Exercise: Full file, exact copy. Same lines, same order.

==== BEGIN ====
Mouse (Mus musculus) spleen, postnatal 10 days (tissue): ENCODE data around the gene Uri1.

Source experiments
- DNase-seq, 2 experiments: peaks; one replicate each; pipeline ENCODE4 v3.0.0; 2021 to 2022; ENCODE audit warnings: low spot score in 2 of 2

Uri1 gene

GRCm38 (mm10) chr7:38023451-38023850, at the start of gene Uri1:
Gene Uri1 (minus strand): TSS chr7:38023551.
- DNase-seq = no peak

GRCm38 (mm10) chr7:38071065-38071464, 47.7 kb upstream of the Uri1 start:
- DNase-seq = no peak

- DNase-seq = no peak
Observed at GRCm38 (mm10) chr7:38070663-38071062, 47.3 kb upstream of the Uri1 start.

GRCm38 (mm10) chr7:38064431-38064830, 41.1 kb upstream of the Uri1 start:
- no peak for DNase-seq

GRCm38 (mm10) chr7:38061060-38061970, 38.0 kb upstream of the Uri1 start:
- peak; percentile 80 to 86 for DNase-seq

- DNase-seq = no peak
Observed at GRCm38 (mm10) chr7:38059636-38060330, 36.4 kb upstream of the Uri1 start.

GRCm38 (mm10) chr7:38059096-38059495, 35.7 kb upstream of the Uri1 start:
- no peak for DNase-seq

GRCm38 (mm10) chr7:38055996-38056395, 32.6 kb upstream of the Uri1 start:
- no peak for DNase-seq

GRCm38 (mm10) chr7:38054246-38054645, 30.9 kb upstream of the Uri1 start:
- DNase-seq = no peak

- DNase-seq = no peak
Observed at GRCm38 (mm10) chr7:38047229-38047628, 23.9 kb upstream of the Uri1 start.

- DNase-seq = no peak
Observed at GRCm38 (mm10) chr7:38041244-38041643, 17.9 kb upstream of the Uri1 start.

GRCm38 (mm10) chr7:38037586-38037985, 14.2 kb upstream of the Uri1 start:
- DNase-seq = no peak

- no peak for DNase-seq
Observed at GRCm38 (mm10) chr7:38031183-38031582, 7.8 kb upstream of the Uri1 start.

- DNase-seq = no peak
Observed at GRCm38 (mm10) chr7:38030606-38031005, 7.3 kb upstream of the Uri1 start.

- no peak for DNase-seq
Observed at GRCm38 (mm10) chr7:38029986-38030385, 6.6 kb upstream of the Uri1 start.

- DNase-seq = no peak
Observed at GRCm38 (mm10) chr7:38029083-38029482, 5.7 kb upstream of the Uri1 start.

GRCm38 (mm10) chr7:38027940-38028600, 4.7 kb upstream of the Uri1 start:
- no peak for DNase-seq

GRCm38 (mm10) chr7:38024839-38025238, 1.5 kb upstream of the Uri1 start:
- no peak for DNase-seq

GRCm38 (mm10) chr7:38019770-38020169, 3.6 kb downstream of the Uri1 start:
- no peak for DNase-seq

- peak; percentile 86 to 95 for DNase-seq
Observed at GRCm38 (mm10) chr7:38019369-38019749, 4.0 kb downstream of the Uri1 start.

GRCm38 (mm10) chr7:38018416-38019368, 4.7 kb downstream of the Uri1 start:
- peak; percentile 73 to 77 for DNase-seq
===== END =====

Mouse (Mus musculus) spleen, postnatal 10 days (tissue): ENCODE data around the gene Uri1.

Source experiments
- DNase-seq, 2 experiments: peaks; one replicate each; pipeline ENCODE4 v3.0.0; 2021 to 2022; ENCODE audit warnings: low spot score in 2 of 2

Uri1 gene

GRCm38 (mm10) chr7:38023451-38023850, at the start of gene Uri1:
Gene Uri1 (minus strand): TSS chr7:38023551.
- DNase-seq = no peak

GRCm38 (mm10) chr7:38071065-38071464, 47.7 kb upstream of the Uri1 start:
- DNase-seq = no peak

- DNase-seq = no peak
Observed at GRCm38 (mm10) chr7:38070663-38071062, 47.3 kb upstream of the Uri1 start.

GRCm38 (mm10) chr7:38064431-38064830, 41.1 kb upstream of the Uri1 start:
- no peak for DNase-seq

GRCm38 (mm10) chr7:38061060-38061970, 38.0 kb upstream of the Uri1 start:
- peak; percentile 80 to 86 for DNase-seq

- DNase-seq = no peak
Observed at GRCm38 (mm10) chr7:38059636-38060330, 36.4 kb upstream of the Uri1 start.

GRCm38 (mm10) chr7:38059096-38059495, 35.7 kb upstream of the Uri1 start:
- no peak for DNase-seq

GRCm38 (mm10) chr7:38055996-38056395, 32.6 kb upstream of the Uri1 start:
- no peak for DNase-seq

GRCm38 (mm10) chr7:38054246-38054645, 30.9 kb upstream of the Uri1 start:
- DNase-seq = no peak

- DNase-seq = no peak
Observed at GRCm38 (mm10) chr7:38047229-38047628, 23.9 kb upstream of the Uri1 start.

- DNase-seq = no peak
Observed at GRCm38 (mm10) chr7:38041244-38041643, 17.9 kb upstream of the Uri1 start.

GRCm38 (mm10) chr7:38037586-38037985, 14.2 kb upstream of the Uri1 start:
- DNase-seq = no peak

- no peak for DNase-seq
Observed at GRCm38 (mm10) chr7:38031183-38031582, 7.8 kb upstream of the Uri1 start.

- DNase-seq = no peak
Observed at GRCm38 (mm10) chr7:38030606-38031005, 7.3 kb upstream of the Uri1 start.

- no peak for DNase-seq
Observed at GRCm38 (mm10) chr7:38029986-38030385, 6.6 kb upstream of the Uri1 start.

- DNase-seq = no peak
Observed at GRCm38 (mm10) chr7:38029083-38029482, 5.7 kb upstream of the Uri1 start.

GRCm38 (mm10) chr7:38027940-38028600, 4.7 kb upstream of the Uri1 start:
- no peak for DNase-seq

GRCm38 (mm10) chr7:38024839-38025238, 1.5 kb upstream of the Uri1 start:
- no peak for DNase-seq

GRCm38 (mm10) chr7:38019770-38020169, 3.6 kb downstream of the Uri1 start:
- no peak for DNase-seq

- peak; percentile 86 to 95 for DNase-seq
Observed at GRCm38 (mm10) chr7:38019369-38019749, 4.0 kb downstream of the Uri1 start.

GRCm38 (mm10) chr7:38018416-38019368, 4.7 kb downstream of the Uri1 start:
- peak; percentile 73 to 77 for DNase-seq